The pandemic added a layer of complexity to the already sizeable challenge of improving early learning outcomes in some of the most deprived areas of the UK. In many cases, the ELCs had to stall implementation of elements of their strategies that had been developed before the pandemic, instead switching their focus to supporting families with their immediate needs e.g. producing activity and resource packs, distributing food packages, and providing IT equipment for those struggling to engage with online schooling from home. With the focus on responding to the pandemic, professionals had less time and space to focus on some of the systems change conditions set out in the maturity model, such as ‘Systems mindset and a long-term view’ and developing a ‘Culture of evaluation and learning that enables adaptation’.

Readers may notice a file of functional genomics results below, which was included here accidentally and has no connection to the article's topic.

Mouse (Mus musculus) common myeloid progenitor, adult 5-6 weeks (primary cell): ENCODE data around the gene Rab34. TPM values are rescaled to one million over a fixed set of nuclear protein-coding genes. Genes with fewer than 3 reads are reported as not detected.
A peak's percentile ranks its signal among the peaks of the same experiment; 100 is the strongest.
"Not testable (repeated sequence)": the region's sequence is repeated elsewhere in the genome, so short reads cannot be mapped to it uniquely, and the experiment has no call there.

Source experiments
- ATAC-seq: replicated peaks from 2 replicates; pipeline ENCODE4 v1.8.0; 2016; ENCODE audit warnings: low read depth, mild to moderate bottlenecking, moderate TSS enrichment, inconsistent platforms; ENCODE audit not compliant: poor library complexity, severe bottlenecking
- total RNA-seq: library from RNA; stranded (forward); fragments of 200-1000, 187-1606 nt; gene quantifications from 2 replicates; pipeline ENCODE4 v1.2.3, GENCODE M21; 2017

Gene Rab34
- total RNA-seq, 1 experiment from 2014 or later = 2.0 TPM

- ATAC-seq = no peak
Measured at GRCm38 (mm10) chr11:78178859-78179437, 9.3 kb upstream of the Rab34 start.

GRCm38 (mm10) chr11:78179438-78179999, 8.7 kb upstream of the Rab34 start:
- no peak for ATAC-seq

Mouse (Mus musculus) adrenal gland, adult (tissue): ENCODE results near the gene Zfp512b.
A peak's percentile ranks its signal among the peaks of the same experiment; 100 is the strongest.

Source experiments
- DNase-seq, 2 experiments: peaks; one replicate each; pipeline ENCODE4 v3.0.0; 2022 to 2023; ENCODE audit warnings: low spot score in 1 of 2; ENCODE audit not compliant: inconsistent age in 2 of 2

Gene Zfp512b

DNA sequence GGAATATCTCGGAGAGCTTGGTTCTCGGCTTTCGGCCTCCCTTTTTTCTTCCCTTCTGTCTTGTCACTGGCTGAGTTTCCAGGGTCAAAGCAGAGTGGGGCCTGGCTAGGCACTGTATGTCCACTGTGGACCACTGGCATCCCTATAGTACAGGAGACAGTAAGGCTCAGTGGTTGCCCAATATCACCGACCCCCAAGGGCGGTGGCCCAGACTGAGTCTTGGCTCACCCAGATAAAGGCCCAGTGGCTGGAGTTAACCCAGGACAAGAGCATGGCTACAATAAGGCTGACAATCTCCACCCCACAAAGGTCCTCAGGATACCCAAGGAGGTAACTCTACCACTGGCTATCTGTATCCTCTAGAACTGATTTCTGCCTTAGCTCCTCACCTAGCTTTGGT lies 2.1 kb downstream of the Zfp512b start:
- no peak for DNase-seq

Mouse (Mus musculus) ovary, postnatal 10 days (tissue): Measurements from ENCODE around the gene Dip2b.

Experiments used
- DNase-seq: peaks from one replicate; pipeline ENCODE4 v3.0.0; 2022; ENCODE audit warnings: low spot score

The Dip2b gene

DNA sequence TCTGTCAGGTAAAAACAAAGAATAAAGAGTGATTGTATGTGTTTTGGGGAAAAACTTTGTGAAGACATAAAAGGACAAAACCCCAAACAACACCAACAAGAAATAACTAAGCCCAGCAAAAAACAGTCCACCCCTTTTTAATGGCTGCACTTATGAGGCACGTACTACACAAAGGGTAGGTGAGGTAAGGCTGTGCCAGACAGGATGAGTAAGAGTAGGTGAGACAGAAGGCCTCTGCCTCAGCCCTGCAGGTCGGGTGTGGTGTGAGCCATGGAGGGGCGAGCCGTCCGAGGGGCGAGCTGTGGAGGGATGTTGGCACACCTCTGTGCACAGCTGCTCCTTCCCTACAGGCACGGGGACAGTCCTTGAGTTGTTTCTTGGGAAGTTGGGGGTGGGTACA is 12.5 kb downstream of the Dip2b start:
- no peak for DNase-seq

While progress on those conditions was limited, we found evidence that some of the foundations established prior to the pandemic had started to pay off. For example, the relationships and forums for collaboration established by the ELCs, as part of their initial development, helped partners such as schools, health visitors and voluntary sector organisations to come together to collectively adapt their approaches. Partners reflected that the ELC had helped them be ‘pandemic prepared’ as it enabled them to organise quickly and coordinate services to meet the changing needs of local families.

During the pandemic we saw evidence of development in some of the systems change conditions across the majority of the ELCs, such as ‘Aligned and coordinated use of resources’. This is normally a challenging aspect of place-based systems change, requiring long-term structural shifts, but the pandemic enabled ELC partners to see the potential of sharing resources in new ways. We also observed progress in ‘Trusted, collaborative relationships’ and ‘Coordinated delivery of integrated support’.

Read the full article about evaluating systems change by Lewis Haines and Ben Fowler at Think NPC.